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A Very Elegant, Art Deco Floor Globe
One of the Finest Floor Globes Produced in First Half of the 20th Century

Terrestrial Library Globe/ Antarctica. RAND MCNALLY & COMPANY [Chicago, c. 1930]
Rand McNally 18” Globe.
Four-legged wooden stand, 39 inches high; globe 18 inches diameter. Lightly toned; few small scuffs or abrasions restored with somewhat larger repair west of Africa; some minor cracks at equator, still very good overall.


A beautifully presented floor globe, raised on an Art Deco walnut stand. A nearly identical globe is shown in Rand McNally catalog 337, dated 1937, called The Drake, the finest 18-inch globe then offered by Rand McNally. According to the catalog, “the simplicity and freedom from unnecessary ornamentation to this model represents the best in modern furniture design.” The stand has a Louis XVI “Gout-Grec” transitional influence in the form of the tapered leg but is decidedly Art Deco overall. The horizon band has a figured exotic wood frieze decorated with roundels above the legs, rotating 360 degrees on a bulbous wooden meridian holder resting on a medial cross stretcher. The four tapered down-swept legs end in ebonized feet with cross-hatched decoration. Oceans are blue, now faded to green, geographic entities generally cream color, now beige.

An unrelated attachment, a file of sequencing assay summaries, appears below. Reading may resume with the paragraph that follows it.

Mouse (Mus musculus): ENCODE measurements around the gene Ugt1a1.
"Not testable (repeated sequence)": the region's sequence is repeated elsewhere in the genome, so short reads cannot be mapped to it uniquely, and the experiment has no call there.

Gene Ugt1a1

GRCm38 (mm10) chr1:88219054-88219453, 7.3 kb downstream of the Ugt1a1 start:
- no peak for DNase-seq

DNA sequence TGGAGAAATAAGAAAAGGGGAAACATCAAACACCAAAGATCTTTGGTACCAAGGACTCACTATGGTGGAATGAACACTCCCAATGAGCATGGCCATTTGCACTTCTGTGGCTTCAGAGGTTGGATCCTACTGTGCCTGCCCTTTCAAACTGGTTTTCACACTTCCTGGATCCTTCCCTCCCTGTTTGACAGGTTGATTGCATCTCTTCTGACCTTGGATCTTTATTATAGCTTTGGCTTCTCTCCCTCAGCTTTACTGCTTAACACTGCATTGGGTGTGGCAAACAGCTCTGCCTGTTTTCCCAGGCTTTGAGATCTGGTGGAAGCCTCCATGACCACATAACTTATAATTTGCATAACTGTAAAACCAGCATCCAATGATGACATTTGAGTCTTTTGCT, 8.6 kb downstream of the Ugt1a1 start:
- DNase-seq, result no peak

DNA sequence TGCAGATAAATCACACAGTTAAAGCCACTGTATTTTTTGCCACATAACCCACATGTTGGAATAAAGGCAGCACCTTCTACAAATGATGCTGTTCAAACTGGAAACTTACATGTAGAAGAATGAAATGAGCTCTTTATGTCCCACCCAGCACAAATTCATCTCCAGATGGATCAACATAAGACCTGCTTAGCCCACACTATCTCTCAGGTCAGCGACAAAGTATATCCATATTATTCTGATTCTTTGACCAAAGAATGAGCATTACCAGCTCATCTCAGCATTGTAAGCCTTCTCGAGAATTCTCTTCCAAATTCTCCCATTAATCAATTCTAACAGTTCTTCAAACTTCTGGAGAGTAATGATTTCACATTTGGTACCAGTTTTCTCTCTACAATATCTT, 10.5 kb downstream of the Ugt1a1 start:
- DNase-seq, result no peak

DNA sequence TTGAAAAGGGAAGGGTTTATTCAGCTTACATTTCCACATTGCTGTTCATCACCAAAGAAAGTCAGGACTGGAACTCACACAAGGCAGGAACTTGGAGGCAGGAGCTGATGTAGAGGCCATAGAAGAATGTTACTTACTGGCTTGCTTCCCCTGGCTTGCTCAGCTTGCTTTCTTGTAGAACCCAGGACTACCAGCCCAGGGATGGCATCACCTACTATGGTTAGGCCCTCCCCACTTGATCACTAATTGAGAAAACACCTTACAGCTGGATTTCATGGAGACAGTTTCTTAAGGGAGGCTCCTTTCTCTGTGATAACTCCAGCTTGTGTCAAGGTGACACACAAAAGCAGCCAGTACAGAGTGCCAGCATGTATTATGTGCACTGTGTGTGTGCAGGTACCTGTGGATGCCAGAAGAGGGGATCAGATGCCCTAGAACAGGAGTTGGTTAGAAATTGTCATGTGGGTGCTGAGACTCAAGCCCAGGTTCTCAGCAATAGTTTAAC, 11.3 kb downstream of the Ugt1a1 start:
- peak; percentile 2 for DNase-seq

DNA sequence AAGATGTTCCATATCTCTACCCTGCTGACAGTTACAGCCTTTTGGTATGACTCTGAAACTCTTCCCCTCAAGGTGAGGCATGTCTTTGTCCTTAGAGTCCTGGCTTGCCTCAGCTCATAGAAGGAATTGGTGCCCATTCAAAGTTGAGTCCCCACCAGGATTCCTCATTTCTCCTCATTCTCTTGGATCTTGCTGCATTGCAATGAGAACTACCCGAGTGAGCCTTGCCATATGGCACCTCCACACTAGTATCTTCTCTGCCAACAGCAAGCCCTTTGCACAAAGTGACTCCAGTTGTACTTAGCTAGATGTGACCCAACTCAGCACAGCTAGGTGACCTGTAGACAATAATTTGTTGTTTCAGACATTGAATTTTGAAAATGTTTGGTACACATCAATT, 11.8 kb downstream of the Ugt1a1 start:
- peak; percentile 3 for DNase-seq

The globe is interesting in a geo-political sense in reflecting a still pervasive European colonial dominance in many areas, which would soon begin to greatly diminish. Much of Africa on the globe is named and delimited according to areas claimed by various European powers. India is prominently called “British India.” The globe also reflects the unresolved political nature of the Antarctic at the time. Delineated on it are claims, some of them overlapping, to various Antarctic areas made by Australia, New Zealand (the Ross Dependency), the Falkland Islands, and the United States, called the Byrd-Ellsworth Sector. An area called “Shakleton Shelf Ice” is also noted. Numerous steamship routes, shown in red and identified, can be seen particularly in the vicinity Australia and throughout southern Asia.

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